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HIV and AIDS-Related Cancer

Overview

Acquired immune deficiency syndrome (AIDS) is a disease of the immune system caused by infection with the human immunodeficiency virus (HIV). HIV is transmitted from person to person most commonly in blood and bodily secretions (such as semen). A person with HIV is highly vulnerable to life-threatening conditions, because HIV severely weakens the body’s immune system. When HIV infection causes symptoms and specific disease syndromes, the disease is called AIDS.

People with HIV/AIDS are at high risk for developing certain cancers, such as Kaposi’s sarcoma, non-Hodgkin lymphoma, and cervical cancer (see below). For people with HIV, these three cancers are often called “AIDS-defining conditions,” meaning that if a person with HIV has one of these cancers it can signify the development of AIDS.

The connection between HIV/AIDS and certain cancers is not completely understood, but the link likely depends on a weakened immune system. Most types of cancer begin when normal cells begin to change and grow uncontrollably, forming a mass called a tumor. A tumor can be benign (noncancerous) or malignant (cancerous, meaning it can spread to other parts of the body). The types of cancer most common for people with HIV/AIDS are described in more detail below.

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Kaposi’s sarcoma

Kaposi’s sarcoma is a type of skin cancer, which has traditionally occurred in older men of Jewish or Mediterranean descent, young men in Africa, or people who have received organ transplantation. Today, Kaposi’s sarcoma is found most often in homosexual men with HIV/AIDS and related to an infection with the human herpesvirus 8 (HHV-8). Kaposi’s sarcoma in people with HIV is often called epidemic Kaposi’s sarcoma.
HIV/AIDS-related Kaposi’s sarcoma causes lesions to arise in multiple sites in the body, including the skin, lymph nodes, and organs such as the liver, spleen, lungs, and digestive tract.

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Non-Hodgkin lymphoma

Non-Hodgkin lymphoma (NHL) is a cancer of the lymph system. Lymphoma begins when cells in the lymph system change and grow uncontrollably, which may form a tumor. The lymph system is made up of thin tubes that branch to all parts of the body. Its job is to fight infection and disease. The lymph system carries lymph, a colorless fluid containing white blood cells called lymphocytes. Lymphocytes fight germs in the body. Groups of tiny, bean-shaped organs called lymph nodes are located throughout the body at different sites in the lymph system. Lymph nodes are found in clusters in the abdomen, groin, pelvis, underarms, and neck. Other parts of the lymph system include the spleen, which makes lymphocytes and filters blood; the thymus, an organ under the breastbone; and the tonsils, located in the throat.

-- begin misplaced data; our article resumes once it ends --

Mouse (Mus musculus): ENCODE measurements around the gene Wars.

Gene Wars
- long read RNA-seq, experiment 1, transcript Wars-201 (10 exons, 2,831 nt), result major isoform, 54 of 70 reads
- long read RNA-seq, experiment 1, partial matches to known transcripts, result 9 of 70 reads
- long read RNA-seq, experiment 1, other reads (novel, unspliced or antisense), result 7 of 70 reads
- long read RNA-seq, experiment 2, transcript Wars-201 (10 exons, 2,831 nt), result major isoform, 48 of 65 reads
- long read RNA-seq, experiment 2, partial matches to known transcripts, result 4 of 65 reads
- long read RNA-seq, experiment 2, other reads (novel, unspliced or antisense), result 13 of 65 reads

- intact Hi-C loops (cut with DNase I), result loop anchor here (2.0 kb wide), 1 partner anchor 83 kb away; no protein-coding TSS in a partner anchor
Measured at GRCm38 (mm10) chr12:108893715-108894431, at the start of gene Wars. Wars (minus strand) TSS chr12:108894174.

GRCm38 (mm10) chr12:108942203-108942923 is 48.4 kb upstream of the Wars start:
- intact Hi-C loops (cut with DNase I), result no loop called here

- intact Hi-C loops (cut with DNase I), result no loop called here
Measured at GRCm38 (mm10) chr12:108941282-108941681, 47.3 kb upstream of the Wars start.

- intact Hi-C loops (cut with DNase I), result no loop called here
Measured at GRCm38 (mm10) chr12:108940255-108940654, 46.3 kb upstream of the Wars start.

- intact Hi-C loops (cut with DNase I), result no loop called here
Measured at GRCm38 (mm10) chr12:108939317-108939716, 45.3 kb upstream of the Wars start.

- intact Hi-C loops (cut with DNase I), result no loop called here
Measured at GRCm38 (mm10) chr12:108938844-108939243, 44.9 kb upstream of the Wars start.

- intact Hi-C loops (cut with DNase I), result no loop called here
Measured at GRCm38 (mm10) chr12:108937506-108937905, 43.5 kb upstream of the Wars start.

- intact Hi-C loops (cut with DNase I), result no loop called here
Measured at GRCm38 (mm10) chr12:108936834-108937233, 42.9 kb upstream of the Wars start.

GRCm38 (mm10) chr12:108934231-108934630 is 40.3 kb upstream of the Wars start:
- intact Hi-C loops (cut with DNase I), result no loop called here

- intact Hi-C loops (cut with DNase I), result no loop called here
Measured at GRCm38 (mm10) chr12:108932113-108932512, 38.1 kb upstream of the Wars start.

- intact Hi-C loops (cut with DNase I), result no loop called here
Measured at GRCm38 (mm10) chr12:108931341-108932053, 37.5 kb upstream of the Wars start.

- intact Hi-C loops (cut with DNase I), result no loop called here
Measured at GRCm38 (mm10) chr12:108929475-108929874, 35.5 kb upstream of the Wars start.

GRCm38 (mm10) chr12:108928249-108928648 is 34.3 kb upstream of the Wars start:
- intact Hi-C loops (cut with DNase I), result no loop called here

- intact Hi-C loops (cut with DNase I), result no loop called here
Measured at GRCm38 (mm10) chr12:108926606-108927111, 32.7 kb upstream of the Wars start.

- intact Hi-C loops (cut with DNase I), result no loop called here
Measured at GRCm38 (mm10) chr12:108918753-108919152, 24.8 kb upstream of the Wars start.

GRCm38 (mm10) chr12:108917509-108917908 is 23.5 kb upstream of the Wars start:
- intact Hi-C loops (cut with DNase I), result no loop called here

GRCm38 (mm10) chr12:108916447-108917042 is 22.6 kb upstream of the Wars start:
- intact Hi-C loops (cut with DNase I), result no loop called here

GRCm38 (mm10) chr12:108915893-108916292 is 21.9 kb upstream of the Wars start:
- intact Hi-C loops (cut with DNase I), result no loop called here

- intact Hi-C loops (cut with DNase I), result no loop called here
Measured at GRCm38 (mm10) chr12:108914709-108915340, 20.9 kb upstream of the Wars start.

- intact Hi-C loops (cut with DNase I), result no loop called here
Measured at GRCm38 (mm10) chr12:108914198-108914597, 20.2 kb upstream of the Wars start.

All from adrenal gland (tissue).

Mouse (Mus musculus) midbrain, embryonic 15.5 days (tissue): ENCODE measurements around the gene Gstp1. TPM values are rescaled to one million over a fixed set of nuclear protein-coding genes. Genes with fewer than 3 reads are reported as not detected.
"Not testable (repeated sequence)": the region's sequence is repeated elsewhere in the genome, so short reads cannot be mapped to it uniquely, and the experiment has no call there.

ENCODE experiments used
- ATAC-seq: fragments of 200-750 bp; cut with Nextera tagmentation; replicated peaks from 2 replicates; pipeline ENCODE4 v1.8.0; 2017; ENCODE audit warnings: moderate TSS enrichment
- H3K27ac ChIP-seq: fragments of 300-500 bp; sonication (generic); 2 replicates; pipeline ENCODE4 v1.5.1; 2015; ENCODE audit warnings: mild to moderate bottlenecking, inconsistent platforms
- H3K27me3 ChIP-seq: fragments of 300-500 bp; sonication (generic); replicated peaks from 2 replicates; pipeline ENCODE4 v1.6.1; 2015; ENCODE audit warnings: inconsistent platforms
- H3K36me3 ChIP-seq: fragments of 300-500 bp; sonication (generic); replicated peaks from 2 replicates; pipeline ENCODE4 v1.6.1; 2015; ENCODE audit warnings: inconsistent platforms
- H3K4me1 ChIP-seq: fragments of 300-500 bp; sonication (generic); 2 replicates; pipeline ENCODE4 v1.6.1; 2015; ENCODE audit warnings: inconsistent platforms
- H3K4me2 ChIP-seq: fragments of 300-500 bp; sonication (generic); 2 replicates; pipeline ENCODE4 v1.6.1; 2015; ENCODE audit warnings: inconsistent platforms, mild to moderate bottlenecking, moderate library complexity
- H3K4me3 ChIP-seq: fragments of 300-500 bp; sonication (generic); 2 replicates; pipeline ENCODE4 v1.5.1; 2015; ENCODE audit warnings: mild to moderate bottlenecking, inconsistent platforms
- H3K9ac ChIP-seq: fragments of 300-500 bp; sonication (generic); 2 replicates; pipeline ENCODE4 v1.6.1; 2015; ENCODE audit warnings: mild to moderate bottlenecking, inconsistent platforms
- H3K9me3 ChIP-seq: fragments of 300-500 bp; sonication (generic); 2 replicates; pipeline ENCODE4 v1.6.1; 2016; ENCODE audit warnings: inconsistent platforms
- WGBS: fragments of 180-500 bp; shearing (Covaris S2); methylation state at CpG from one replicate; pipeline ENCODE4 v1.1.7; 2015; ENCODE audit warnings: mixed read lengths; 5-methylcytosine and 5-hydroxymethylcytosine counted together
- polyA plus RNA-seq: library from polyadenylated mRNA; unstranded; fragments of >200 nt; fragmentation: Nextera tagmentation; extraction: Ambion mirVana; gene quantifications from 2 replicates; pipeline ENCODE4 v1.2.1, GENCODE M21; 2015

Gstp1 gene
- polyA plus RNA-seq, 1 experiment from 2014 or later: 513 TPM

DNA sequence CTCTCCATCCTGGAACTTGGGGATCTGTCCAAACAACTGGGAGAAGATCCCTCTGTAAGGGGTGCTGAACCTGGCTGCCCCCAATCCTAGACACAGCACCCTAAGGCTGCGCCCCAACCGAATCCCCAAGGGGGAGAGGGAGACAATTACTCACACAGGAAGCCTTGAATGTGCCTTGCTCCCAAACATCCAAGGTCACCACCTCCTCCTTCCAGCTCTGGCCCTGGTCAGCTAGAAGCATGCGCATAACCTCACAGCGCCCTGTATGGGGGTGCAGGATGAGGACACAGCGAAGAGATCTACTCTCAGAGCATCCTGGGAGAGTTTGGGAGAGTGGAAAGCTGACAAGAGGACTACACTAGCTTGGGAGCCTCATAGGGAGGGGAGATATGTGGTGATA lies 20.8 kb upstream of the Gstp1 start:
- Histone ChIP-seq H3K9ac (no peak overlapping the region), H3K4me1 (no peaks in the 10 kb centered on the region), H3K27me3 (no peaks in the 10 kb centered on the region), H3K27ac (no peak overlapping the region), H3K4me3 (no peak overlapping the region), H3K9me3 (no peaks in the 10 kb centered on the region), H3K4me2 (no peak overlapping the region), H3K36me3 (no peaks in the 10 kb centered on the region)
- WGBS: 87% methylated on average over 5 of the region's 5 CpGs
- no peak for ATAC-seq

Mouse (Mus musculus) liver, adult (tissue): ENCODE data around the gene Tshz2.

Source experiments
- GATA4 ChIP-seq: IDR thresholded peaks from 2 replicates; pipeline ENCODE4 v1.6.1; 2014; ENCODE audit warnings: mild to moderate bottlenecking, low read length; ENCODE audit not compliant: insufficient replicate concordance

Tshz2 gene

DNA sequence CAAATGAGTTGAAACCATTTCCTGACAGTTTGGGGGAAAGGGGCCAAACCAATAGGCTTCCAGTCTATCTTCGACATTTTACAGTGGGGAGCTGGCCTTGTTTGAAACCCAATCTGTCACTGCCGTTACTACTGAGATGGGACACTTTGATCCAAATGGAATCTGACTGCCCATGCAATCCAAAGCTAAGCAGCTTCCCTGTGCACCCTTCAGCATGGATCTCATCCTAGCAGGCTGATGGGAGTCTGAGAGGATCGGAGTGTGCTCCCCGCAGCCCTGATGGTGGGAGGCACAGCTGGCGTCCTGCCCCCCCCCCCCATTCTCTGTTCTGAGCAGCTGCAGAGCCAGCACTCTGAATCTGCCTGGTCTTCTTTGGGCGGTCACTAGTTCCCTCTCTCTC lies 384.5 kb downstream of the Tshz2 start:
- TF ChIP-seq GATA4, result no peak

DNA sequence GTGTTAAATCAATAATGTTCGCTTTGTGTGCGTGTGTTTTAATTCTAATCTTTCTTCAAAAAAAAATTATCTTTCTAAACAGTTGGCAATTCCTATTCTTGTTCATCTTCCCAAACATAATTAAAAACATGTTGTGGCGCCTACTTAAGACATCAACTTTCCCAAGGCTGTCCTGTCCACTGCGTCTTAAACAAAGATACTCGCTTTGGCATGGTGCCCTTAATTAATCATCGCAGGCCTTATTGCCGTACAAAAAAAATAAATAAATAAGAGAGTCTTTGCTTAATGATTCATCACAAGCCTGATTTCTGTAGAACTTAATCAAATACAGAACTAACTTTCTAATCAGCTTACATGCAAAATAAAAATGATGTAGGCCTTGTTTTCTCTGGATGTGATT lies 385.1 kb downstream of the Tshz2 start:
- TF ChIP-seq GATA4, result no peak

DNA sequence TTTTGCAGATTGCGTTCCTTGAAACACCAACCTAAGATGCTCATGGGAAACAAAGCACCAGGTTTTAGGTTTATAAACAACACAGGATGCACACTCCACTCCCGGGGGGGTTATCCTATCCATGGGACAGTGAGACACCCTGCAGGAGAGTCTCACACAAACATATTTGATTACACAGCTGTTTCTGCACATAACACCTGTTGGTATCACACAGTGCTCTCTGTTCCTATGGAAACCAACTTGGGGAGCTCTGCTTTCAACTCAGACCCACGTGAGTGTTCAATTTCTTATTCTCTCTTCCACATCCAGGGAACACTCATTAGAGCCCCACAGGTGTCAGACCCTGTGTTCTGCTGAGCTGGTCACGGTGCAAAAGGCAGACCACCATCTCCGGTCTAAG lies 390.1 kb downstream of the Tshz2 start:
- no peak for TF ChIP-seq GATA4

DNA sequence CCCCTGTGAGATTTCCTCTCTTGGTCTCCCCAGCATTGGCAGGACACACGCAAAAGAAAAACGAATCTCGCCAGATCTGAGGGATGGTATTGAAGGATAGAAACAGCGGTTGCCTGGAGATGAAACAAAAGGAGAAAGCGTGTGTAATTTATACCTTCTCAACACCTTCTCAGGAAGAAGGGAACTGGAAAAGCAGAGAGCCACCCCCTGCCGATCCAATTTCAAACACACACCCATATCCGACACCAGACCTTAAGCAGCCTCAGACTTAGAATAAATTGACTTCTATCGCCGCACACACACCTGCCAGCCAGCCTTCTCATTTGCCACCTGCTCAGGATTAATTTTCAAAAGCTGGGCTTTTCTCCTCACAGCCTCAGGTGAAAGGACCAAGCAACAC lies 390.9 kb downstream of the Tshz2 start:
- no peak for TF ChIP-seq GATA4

HIV/AIDS-related NHL is the second most common cancer associated with HIV/AIDS, after Kaposi’s sarcoma. There are many different subtypes of NHL. The most common subtypes of NHL in people with HIV/AIDS are primary central nervous system lymphoma (affecting the brain and spinal fluid), found in 20% of all NHL cases in people with HIV/AIDS, primary effusion lymphoma (causing fluid to accumulate around the lungs or in the abdomen), or intermediate and high-grade lymphoma. More than 80% of lymphomas in people with HIV/AIDS are high-grade B-cell lymphoma, while 10% to 15% of lymphomas among people with cancer who do not have HIV/AIDS are of this type. It is estimated that between 4% and 10% of people with HIV/AIDS develop NHL. Learn more about non-Hodgkin lymphoma.


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Cervical cancer

Cervical cancer starts in a woman's cervix, the lower, narrow part of the uterus. The uterus holds the growing fetus during pregnancy. The cervix connects the lower part of the uterus to the vagina and, with the vagina, forms the birth canal. Cervical cancer is also called cancer of the cervix.
Women with HIV/AIDS have a higher risk of developing cervical intraepithelial neoplasia (CIN), a precancerous growth of cells in the cervix. CIN occurs in 11% to 29% of women with HIV/AIDS, and may be associated with human papillomavirus (HPV) infection. High-grade CIN can turn into invasive cervical cancer, and women with AIDS are at higher risk for developing this type of cancer. Learn more about cervical cancer.

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